Such a system is decades off -- if it ever happens at all. But analysts like Brian Chase, vice president of the Space Foundation, see research like Hoffman's as critically important.

                          "It's impossible to make breakthroughs if all you're funding is immediate, near-term applications," he said.

                          Chase is concerned, however, that NASA may be pressured to drop its far-out studies.

                          "These are tight times," he said. "It's tricky balancing how much can be obtained for the moon and Mars versus how much can be obtained for the longer-term stuff. Often, it's one of the first areas to get cut."

                          NIAC isn't the only arm of the space agency engaged in projects that border on the fantastic. The Marshall Space Flight Center, for example, is looking at propelling spaceships with electrodynamic tethers (PDF). But Marshall can be pretty darn practical, compared to the NIAC folks.

                          Marshall research asks, "How long can I store antimatter?" said Gerry Jackson, president of Hbar Technologies in West Chicago, Illinois. NIAC studies wonder, "How do I integrate it into spacecraft? How does this affect mission priorities? And how many kilograms can I get to Alpha Centauri in a certain number of years?"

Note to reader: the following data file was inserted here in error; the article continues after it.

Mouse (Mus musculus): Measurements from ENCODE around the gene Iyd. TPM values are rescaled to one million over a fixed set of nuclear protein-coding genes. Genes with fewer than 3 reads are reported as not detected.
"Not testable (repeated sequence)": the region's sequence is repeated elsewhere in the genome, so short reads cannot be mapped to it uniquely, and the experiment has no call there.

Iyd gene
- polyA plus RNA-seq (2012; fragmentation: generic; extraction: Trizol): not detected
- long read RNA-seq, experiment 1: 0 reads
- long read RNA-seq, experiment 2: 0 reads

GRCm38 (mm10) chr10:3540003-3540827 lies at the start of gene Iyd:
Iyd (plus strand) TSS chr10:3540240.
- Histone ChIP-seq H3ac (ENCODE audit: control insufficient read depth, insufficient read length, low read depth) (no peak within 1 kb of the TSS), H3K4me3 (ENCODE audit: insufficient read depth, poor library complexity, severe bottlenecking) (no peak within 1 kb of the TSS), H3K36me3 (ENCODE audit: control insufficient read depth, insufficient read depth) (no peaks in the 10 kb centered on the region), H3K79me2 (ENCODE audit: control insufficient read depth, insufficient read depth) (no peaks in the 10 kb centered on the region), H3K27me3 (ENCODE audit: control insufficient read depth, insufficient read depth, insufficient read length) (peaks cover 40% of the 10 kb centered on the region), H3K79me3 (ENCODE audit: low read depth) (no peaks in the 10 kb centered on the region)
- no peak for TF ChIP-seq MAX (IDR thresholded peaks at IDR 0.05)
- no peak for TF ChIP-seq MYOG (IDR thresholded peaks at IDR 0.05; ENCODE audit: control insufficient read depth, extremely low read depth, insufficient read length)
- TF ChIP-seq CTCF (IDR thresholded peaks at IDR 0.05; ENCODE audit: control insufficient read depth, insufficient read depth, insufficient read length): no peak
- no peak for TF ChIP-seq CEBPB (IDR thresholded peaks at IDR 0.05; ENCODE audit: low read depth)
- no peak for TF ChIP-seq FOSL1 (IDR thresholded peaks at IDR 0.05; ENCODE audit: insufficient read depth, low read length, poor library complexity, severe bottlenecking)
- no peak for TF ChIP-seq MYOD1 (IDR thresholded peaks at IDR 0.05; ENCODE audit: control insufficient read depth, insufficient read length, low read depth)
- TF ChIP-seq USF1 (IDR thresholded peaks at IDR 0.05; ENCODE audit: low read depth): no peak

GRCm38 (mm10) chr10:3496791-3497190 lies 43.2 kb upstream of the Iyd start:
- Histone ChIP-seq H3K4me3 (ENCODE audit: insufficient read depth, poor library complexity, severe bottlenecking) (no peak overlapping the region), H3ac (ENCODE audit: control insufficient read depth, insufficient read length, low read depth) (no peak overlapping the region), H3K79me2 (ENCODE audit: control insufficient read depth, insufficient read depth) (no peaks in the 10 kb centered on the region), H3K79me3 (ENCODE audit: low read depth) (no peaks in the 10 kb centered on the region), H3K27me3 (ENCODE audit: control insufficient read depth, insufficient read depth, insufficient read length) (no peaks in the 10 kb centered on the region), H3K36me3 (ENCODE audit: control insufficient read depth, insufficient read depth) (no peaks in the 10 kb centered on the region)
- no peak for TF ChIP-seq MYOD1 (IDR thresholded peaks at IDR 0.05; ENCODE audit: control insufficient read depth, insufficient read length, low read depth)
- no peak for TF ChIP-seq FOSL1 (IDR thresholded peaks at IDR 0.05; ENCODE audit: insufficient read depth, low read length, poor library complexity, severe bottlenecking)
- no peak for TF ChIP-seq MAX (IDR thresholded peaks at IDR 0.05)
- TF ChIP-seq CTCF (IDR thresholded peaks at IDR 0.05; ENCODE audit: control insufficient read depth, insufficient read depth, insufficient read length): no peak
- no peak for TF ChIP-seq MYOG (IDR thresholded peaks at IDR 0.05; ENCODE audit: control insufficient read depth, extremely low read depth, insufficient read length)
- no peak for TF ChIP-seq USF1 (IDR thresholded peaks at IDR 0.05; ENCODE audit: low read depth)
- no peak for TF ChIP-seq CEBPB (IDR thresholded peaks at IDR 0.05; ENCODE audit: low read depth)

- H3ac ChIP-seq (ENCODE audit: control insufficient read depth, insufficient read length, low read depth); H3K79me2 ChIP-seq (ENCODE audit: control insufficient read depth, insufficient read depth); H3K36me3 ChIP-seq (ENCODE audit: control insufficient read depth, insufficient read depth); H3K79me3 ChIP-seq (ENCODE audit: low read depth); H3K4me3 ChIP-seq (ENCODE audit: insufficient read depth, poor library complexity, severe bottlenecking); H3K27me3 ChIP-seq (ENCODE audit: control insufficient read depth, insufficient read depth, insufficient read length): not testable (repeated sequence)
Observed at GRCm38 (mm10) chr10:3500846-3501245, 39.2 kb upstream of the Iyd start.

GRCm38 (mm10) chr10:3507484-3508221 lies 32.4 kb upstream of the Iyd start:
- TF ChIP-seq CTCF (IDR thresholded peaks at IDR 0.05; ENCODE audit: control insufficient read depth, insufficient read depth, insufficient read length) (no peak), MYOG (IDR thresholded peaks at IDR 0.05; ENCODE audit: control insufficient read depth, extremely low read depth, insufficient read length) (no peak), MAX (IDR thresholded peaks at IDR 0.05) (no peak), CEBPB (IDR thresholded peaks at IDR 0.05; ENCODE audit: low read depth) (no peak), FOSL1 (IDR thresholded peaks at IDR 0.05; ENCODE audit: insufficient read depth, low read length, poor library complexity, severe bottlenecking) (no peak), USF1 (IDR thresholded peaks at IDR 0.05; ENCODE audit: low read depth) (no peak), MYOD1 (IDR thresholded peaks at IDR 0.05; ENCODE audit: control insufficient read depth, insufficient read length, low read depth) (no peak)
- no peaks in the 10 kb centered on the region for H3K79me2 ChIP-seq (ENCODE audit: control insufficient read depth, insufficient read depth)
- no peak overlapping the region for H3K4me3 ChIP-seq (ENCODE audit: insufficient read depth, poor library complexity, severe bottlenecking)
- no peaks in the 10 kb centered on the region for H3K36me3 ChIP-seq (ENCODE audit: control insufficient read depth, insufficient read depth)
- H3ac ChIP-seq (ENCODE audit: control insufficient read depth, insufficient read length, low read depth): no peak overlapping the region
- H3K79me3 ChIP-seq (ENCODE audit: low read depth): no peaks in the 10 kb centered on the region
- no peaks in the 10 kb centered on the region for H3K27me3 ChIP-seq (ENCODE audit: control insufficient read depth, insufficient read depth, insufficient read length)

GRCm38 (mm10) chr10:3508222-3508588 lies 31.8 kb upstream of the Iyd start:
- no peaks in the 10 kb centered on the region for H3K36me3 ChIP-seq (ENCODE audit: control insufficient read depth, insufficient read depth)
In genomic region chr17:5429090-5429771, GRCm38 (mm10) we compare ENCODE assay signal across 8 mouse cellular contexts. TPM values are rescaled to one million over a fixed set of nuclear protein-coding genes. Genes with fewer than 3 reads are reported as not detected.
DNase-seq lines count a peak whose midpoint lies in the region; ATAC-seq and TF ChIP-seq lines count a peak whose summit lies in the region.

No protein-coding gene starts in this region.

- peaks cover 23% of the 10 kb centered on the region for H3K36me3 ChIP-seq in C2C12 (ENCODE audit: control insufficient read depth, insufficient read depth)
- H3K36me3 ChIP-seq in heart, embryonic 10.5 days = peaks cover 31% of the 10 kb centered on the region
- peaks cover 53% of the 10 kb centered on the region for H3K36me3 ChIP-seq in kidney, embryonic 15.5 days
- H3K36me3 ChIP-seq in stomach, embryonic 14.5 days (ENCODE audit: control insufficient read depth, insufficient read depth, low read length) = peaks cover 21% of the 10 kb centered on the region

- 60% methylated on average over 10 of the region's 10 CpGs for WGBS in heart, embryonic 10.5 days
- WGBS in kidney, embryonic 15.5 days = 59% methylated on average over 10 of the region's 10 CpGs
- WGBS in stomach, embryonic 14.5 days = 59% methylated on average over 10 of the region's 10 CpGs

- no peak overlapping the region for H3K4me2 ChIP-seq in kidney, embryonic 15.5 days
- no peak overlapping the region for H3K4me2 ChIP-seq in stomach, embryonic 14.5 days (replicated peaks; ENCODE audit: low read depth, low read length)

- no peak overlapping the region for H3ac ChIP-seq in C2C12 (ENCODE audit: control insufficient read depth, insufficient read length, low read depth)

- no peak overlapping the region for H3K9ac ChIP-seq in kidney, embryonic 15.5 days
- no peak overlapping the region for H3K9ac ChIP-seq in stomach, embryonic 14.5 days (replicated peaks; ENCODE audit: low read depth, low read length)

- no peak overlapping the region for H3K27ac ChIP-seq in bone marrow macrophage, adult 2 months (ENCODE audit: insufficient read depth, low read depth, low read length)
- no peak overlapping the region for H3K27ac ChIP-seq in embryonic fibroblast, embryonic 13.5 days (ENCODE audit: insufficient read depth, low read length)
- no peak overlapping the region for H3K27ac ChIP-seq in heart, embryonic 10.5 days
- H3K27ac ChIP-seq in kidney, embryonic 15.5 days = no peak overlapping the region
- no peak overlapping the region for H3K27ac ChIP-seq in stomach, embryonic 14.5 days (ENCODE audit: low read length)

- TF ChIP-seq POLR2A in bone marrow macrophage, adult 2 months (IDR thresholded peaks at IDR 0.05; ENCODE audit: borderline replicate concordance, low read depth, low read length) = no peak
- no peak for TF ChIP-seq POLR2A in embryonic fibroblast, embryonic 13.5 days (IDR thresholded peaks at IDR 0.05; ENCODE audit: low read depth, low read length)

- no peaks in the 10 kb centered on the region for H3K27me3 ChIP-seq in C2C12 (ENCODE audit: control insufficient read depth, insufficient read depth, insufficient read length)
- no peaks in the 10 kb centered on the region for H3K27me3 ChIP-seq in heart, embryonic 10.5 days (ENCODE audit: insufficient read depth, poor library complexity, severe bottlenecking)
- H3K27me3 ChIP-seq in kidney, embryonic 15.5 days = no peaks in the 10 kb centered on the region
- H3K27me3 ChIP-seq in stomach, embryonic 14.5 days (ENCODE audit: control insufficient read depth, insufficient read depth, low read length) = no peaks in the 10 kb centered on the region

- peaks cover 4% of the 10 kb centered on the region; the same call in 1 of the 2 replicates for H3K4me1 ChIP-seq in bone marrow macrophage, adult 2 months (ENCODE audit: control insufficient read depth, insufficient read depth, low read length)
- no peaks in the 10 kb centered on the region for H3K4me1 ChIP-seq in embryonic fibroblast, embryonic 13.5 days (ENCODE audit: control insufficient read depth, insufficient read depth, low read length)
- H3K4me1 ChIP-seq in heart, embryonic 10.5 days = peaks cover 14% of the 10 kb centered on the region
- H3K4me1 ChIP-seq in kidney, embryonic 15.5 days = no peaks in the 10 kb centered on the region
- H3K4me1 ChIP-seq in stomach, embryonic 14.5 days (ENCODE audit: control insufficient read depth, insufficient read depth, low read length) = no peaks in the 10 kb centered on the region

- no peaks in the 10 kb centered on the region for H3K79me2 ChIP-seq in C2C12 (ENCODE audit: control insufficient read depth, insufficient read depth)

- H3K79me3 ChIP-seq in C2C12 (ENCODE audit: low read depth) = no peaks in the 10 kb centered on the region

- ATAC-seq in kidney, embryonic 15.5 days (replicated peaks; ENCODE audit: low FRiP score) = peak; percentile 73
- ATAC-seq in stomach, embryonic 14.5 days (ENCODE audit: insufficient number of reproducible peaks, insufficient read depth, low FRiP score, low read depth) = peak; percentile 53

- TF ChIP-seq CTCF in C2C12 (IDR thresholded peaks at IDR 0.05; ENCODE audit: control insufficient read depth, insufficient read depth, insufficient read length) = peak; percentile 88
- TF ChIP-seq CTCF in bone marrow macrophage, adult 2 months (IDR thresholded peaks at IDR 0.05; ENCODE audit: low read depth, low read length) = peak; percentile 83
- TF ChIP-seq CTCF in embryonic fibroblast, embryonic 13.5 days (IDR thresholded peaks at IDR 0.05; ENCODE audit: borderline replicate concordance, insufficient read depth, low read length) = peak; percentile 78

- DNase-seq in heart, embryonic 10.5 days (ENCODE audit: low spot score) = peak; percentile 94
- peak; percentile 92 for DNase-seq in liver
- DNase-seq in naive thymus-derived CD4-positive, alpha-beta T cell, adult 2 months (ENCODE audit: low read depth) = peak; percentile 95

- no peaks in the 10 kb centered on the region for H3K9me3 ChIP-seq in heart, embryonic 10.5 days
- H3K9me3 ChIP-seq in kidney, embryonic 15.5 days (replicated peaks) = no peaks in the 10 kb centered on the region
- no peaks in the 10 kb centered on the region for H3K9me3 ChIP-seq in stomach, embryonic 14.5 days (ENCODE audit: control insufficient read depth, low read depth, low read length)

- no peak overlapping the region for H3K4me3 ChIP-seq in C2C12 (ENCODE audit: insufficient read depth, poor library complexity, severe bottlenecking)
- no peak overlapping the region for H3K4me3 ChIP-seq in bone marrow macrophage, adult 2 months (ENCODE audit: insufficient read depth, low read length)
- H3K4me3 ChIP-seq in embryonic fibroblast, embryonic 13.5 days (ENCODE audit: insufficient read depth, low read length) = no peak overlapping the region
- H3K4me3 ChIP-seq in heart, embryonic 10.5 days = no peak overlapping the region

Jackson said Marshall scientists are trapping antimatter a fraction of a billionth of a gram at a time. By his NIAC-funded calculations, a trip to Alpha Centauri will require 17 grams. He figures it would take 20 or 30 years to ramp up to harvesting tens of milligrams per year. And after that, it will only be another decade or so until there's enough antimatter for an Alpha Centauri trip.

                          So we had better start planning now.

                          http://www.infowars.com/articles/sci...ci_fi_tech.htm
                          http://d12world.com/board/showthread...a2c42&t=247875

                          Comment


                          • #15
                            Fox news was just interviewing a nurse on the phone and she said they don't even have food or water for themselves and no one has come there no federal gov. no local gov. and no police. She said the only people holding the hosptal together are the doctors and nurses who volunteered to stay. Then some woman from FEMA (I think) say's that's not true. Why the fuck would the nurse at the hospital lie?